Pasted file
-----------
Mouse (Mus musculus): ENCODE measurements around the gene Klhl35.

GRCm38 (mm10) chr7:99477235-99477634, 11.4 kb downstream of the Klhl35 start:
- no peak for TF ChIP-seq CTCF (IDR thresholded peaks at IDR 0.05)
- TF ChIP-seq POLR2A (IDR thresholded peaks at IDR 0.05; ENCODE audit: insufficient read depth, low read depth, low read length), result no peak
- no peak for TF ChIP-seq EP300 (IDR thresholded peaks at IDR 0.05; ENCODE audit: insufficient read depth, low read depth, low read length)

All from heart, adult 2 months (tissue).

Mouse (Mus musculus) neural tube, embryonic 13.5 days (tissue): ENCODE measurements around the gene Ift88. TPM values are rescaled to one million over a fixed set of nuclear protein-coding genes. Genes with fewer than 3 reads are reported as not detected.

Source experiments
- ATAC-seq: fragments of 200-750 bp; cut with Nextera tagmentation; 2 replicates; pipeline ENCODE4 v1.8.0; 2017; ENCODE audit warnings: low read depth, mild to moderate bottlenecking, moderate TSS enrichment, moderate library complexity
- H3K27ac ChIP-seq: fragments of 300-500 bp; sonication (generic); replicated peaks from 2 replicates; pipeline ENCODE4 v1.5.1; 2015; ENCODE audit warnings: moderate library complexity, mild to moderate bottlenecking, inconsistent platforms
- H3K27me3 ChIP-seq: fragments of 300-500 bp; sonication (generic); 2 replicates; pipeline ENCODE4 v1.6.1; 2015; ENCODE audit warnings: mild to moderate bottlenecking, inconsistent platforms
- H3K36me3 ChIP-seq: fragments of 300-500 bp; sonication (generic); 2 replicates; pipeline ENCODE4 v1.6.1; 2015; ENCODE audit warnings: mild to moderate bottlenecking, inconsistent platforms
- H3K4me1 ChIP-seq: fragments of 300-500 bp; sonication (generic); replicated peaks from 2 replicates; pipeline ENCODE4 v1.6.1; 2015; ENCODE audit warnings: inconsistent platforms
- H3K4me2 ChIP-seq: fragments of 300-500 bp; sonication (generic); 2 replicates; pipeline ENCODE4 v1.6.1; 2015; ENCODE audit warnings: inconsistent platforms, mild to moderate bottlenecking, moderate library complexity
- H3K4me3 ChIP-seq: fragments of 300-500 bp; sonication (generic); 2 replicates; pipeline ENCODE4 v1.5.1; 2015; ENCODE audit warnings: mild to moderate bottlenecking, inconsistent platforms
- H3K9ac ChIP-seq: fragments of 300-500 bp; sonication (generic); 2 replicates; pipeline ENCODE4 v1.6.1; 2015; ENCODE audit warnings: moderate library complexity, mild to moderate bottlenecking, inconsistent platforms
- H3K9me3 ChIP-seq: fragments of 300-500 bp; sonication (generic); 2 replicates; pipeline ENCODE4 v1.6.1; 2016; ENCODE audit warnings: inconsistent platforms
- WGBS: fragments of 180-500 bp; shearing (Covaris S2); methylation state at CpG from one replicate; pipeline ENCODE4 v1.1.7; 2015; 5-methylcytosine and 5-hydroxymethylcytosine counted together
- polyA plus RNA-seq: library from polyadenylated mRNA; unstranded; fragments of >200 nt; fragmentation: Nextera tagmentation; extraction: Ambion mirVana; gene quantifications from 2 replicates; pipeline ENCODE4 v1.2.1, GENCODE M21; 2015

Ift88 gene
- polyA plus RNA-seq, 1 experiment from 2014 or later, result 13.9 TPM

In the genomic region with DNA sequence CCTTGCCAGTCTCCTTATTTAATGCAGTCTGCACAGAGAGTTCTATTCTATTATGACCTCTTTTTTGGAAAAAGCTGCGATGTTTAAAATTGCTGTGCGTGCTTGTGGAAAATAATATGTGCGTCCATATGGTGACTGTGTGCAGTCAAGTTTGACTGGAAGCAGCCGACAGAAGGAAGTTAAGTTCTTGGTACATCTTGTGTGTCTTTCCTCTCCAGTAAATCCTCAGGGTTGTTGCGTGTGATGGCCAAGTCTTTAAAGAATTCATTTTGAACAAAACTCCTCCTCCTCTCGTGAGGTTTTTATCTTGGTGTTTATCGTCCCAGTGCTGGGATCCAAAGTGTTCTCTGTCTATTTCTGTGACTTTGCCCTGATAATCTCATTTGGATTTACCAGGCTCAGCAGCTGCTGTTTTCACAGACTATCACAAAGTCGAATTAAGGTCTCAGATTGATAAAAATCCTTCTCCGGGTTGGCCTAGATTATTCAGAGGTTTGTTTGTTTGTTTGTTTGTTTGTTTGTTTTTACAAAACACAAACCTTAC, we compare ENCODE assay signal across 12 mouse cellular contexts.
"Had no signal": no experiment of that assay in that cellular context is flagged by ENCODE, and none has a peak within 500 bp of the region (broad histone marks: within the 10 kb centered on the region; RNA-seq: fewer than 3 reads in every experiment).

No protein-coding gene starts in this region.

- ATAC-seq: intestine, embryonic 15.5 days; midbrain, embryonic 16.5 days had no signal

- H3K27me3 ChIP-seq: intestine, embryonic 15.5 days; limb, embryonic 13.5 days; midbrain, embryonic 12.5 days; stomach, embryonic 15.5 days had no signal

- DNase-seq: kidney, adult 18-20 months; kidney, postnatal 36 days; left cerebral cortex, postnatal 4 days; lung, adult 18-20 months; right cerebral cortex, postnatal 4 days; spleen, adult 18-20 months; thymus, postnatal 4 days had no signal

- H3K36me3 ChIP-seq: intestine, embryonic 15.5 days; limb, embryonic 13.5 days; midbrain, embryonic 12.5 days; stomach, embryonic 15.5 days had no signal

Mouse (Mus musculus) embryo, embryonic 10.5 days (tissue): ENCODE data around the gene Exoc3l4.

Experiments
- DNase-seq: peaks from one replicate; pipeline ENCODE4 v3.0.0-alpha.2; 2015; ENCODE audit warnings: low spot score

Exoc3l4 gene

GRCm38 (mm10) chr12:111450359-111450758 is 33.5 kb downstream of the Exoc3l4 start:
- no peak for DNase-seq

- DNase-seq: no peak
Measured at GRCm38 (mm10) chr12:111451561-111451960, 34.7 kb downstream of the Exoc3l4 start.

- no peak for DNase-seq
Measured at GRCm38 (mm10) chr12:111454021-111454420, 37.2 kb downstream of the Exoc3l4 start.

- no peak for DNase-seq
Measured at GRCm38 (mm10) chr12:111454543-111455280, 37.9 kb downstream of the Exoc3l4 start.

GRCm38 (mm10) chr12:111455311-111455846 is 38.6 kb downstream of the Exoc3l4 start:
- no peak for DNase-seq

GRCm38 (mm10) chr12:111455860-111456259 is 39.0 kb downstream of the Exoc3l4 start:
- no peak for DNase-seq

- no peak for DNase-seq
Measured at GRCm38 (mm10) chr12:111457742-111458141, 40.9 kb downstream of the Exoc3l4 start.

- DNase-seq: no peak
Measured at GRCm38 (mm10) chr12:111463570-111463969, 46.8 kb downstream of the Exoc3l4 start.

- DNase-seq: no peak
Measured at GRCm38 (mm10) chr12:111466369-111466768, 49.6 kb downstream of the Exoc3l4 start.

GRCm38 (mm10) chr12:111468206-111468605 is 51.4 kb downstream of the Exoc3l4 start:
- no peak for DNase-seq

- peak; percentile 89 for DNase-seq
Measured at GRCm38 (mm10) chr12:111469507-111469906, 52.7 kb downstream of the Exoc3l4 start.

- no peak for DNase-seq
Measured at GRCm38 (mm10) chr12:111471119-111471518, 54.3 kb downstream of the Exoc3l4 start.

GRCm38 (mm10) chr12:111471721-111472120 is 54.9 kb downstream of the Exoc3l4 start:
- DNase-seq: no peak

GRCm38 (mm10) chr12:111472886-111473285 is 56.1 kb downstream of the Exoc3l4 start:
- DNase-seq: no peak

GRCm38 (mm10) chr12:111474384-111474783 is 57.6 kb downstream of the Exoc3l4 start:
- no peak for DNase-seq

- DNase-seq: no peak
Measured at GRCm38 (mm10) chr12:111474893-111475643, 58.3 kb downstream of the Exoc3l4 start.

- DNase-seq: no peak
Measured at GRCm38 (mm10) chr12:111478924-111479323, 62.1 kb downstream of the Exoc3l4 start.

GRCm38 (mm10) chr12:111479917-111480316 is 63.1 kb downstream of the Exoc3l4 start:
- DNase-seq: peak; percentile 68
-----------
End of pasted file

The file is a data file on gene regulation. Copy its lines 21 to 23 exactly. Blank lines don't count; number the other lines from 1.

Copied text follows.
- polyA plus RNA-seq, 1 experiment from 2014 or later, result 13.9 TPM

In the genomic region with DNA sequence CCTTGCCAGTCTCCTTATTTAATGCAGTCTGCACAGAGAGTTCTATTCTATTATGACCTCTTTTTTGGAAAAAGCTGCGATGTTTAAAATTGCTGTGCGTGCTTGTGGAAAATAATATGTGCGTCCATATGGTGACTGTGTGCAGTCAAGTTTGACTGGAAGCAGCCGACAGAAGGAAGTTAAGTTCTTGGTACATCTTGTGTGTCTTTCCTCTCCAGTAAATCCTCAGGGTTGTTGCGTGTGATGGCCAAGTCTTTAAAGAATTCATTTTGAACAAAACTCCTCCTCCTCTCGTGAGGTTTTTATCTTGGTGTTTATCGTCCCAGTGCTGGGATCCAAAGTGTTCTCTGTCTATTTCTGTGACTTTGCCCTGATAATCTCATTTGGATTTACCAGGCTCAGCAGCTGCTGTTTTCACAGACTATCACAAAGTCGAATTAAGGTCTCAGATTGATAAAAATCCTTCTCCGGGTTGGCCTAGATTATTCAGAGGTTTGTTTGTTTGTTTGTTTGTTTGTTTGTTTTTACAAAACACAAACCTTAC, we compare ENCODE assay signal across 12 mouse cellular contexts.
"Had no signal": no experiment of that assay in that cellular context is flagged by ENCODE, and none has a peak within 500 bp of the region (broad histone marks: within the 10 kb centered on the region; RNA-seq: fewer than 3 reads in every experiment).